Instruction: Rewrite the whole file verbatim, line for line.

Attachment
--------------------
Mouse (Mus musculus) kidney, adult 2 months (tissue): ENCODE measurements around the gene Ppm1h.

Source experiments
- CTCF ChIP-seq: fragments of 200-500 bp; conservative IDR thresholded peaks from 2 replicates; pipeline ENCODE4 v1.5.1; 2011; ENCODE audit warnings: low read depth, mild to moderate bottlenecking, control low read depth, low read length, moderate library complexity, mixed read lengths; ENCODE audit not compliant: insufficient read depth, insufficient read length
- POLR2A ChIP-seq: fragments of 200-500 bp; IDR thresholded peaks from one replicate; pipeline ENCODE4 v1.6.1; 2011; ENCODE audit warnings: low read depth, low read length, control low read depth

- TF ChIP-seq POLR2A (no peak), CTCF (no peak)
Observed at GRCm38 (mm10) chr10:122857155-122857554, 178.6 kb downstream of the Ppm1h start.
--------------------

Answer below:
Mouse (Mus musculus) kidney, adult 2 months (tissue): ENCODE measurements around the gene Ppm1h.

Source experiments
- CTCF ChIP-seq: fragments of 200-500 bp; conservative IDR thresholded peaks from 2 replicates; pipeline ENCODE4 v1.5.1; 2011; ENCODE audit warnings: low read depth, mild to moderate bottlenecking, control low read depth, low read length, moderate library complexity, mixed read lengths; ENCODE audit not compliant: insufficient read depth, insufficient read length
- POLR2A ChIP-seq: fragments of 200-500 bp; IDR thresholded peaks from one replicate; pipeline ENCODE4 v1.6.1; 2011; ENCODE audit warnings: low read depth, low read length, control low read depth

- TF ChIP-seq POLR2A (no peak), CTCF (no peak)
Observed at GRCm38 (mm10) chr10:122857155-122857554, 178.6 kb downstream of the Ppm1h start.